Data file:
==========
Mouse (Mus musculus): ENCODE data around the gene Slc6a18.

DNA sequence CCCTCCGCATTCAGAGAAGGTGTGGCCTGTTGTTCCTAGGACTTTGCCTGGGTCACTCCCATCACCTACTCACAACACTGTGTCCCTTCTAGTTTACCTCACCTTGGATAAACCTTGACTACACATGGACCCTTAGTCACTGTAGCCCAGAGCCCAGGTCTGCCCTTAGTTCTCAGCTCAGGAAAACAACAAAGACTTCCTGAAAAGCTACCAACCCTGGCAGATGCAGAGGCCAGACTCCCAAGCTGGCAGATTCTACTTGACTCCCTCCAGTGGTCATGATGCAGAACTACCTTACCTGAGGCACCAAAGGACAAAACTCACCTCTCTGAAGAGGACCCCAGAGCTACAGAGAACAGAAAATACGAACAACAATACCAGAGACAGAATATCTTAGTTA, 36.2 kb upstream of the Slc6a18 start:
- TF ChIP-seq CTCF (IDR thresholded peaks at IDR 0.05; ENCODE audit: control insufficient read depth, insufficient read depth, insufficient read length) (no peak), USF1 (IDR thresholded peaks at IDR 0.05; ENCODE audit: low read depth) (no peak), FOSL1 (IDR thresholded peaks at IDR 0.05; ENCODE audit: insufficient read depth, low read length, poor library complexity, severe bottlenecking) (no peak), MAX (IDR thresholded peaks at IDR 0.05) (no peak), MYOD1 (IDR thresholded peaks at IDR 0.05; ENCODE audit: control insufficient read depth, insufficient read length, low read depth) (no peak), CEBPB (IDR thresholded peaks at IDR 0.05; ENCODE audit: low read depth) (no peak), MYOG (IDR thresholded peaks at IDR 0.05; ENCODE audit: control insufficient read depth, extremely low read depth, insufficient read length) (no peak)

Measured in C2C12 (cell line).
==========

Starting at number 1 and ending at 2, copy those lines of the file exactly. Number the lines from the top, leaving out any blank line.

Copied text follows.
Mouse (Mus musculus): ENCODE data around the gene Slc6a18.

DNA sequence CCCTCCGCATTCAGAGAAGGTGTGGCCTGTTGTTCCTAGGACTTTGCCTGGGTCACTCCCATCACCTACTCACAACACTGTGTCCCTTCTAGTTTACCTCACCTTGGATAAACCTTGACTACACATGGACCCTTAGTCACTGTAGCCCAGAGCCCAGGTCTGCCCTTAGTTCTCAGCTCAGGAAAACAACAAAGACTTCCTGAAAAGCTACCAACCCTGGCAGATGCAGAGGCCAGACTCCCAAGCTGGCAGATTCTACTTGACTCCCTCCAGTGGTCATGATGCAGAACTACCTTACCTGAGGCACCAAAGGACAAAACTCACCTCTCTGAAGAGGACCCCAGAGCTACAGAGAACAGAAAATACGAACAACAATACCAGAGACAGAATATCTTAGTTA, 36.2 kb upstream of the Slc6a18 start: